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Slovene language
slovenly person
slovenly woman
Slow coach
slow down
slow lane
Slow lemur
slow loris
slow match
slow motion
slow off the mark
slow on the uptake
slow time
slow time scale
slow up
slow virus
slow witted

Slow definitions

Webster's 1828 Dictionary

SLOW, a.
1. Moving a small distance in a long time; not swift; not quick in motion; not rapid; as a slow stream; a slow motion.
2. Late; not happening in short time. These changes in the heavens though slow, produc'd like change on sea and land, sidereal blast.
3. Not ready; not prompt or quick; as slow of speech, and slow of tongue. Exodus 4.
4. Dull; in active; tardy. The Trojans are not slow to guard their shore from an expected foe.
5. Not hasty; not precipitate; acting with deliberation. The Lord is merciful, slow to anger. He that is slow the wrath is of great understanding. Proverbs 14.
6. Dull; heavy in wit.
7. Behind in time; indicating a time later than the true time; as, the clock or watch is slow.
8.Not advancing, growing or improving rapidly; as the slow growth of arts and sciences.
SLOW, is used in composition to modify other words; as a slow-paced horse.
SLOW, as a verb, to delay, is not in use.
SLOW, n. A moth. [Not in use.]

WordNet (r) 3.0 (2005)

1: not moving quickly; taking a comparatively long time; "a slow walker"; "the slow lane of traffic"; "her steps were slow"; "he was slow in reacting to the news"; "slow but steady growth" [ant: fast]
2: at a slow tempo; "the band played a slow waltz" [ant: fast]
3: slow to learn or understand; lacking intellectual acuity; "so dense he never understands anything I say to him"; "never met anyone quite so dim"; "although dull at classical learning, at mathematics he was uncommonly quick"- Thackeray; "dumb officials make some really dumb decisions"; "he was either normally stupid or being deliberately obtuse"; "worked with the slow students" [syn: dense, dim, dull, dumb, obtuse, slow]
4: (used of timepieces) indicating a time earlier than the correct time; "the clock is slow" [ant: fast]
5: so lacking in interest as to cause mental weariness; "a boring evening with uninteresting people"; "the deadening effect of some routine tasks"; "a dull play"; "his competent but dull performance"; "a ho-hum speaker who couldn't capture their attention"; "what an irksome task the writing of long letters is"- Edmund Burke; "tedious days on the train"; "the tiresome chirping of a cricket"- Mark Twain; "other people's dreams are dreadfully wearisome" [syn: boring, deadening, dull, ho-hum, irksome, slow, tedious, tiresome, wearisome]
6: (of business) not active or brisk; "business is dull (or slow)"; "a sluggish market" [syn: dull, slow, sluggish] v
1: lose velocity; move more slowly; "The car decelerated" [syn: decelerate, slow, slow down, slow up, retard] [ant: accelerate, quicken, speed, speed up]
2: become slow or slower; "Production slowed" [syn: slow, slow down, slow up, slack, slacken]
3: cause to proceed more slowly; "The illness slowed him down" [syn: slow, slow down, slow up] adv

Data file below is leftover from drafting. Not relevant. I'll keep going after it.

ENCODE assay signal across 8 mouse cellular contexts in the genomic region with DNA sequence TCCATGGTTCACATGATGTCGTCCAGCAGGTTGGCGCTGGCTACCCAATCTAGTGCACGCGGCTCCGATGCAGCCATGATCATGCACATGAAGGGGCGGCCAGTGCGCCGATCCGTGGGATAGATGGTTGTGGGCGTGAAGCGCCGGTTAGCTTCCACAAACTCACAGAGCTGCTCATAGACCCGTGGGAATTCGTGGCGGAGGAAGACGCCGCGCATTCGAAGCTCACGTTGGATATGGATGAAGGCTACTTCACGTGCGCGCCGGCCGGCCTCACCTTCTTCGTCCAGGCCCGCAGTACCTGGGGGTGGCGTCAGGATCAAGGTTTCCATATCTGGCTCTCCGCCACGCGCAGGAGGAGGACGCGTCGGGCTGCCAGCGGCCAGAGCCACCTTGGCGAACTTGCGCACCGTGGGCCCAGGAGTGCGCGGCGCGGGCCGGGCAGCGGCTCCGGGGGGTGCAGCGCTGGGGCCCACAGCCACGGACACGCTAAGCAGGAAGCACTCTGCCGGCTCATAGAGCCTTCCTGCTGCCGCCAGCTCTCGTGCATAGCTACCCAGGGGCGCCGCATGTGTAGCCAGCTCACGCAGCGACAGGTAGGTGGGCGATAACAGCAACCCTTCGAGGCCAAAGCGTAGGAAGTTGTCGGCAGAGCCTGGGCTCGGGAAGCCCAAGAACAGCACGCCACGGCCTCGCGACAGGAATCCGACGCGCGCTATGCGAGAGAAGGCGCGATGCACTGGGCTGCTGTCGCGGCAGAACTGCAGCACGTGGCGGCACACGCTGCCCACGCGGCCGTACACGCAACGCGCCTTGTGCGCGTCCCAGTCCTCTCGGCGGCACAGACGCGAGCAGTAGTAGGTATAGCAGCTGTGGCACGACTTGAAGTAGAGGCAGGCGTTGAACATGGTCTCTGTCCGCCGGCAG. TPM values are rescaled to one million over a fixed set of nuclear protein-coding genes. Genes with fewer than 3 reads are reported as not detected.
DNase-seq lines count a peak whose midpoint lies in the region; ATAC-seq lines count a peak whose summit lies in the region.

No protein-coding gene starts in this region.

1: without speed (`slow' is sometimes used informally for `slowly'); "he spoke slowly"; "go easy here--the road is slippery"; "glaciers move tardily"; "please go slow so I can see the sights" [syn: slowly, slow, easy, tardily] [ant: apace, chop-chop, quickly, rapidly, speedily]
2: of timepieces; "the clock is almost an hour slow"; "my watch is running behind" [syn: behind, slow]

Merriam Webster's

I. adjective Etymology: Middle English, from Old English sl?w; akin to Old High German sl?o dull Date: before 12th century 1. a. mentally dull ; stupid <a slow student> b. naturally inert or sluggish 2. a. lacking in readiness, promptness, or willingness b. not hasty or precipitate <was slow to anger> 3. a. moving, flowing, or proceeding without speed or at less than usual speed <traffic was slow> b. exhibiting or marked by low speed <he moved with slow deliberation> c. not acute <a slow disease> d. low, gentle <slow fire> 4. requiring a long time ; gradual <a slow recovery> 5. having qualities that hinder rapid progress or action <a slow track> 6. a. registering behind or below what is correct <the clock is slow> b. less than the time indicated by another method of reckoning c. that is behind the time at a specified time or place 7. a. lacking in life, animation, or gaiety ; boring <the first chapter is a bit slow> b. marked by reduced activity <business was slow> <a slow news week> • slowish adjectiveslowness noun II. adverb Date: 15th century slowly Usage: Some commentators claim that careful writers avoid the adverb slow, in spite of the fact that it has had over four centuries of usage <have a continent forbearance till the speed of his rage goes slower — Shakespeare>. In actual practice, slow and slowly are not used in quite the same way. Slow is almost always used with verbs that denote movement or action, and it regularly follows the verb it modifies <beans…are best cooked long and slow — Louise Prothro>. Slowly is used before the verb <a sense of outrage, which slowly changed to shame — Paul Horgan> and with participial adjectives <a slowly dawning awareness…of the problem — American Labor>. Slowly is used after verbs where slow might also be used <burn slow or slowly> and after verbs where slow would be unidiomatic <the leadership turned slowly toward bombing as a means of striking back — David Halberstam>. III. verb Date: 1557 transitive verb to make slow or slower ; slacken the speed of <slow a car> — often used with down or up intransitive verb to go or become slower <production of new cars slowed sharply> Synonyms: see delay

Oxford Reference Dictionary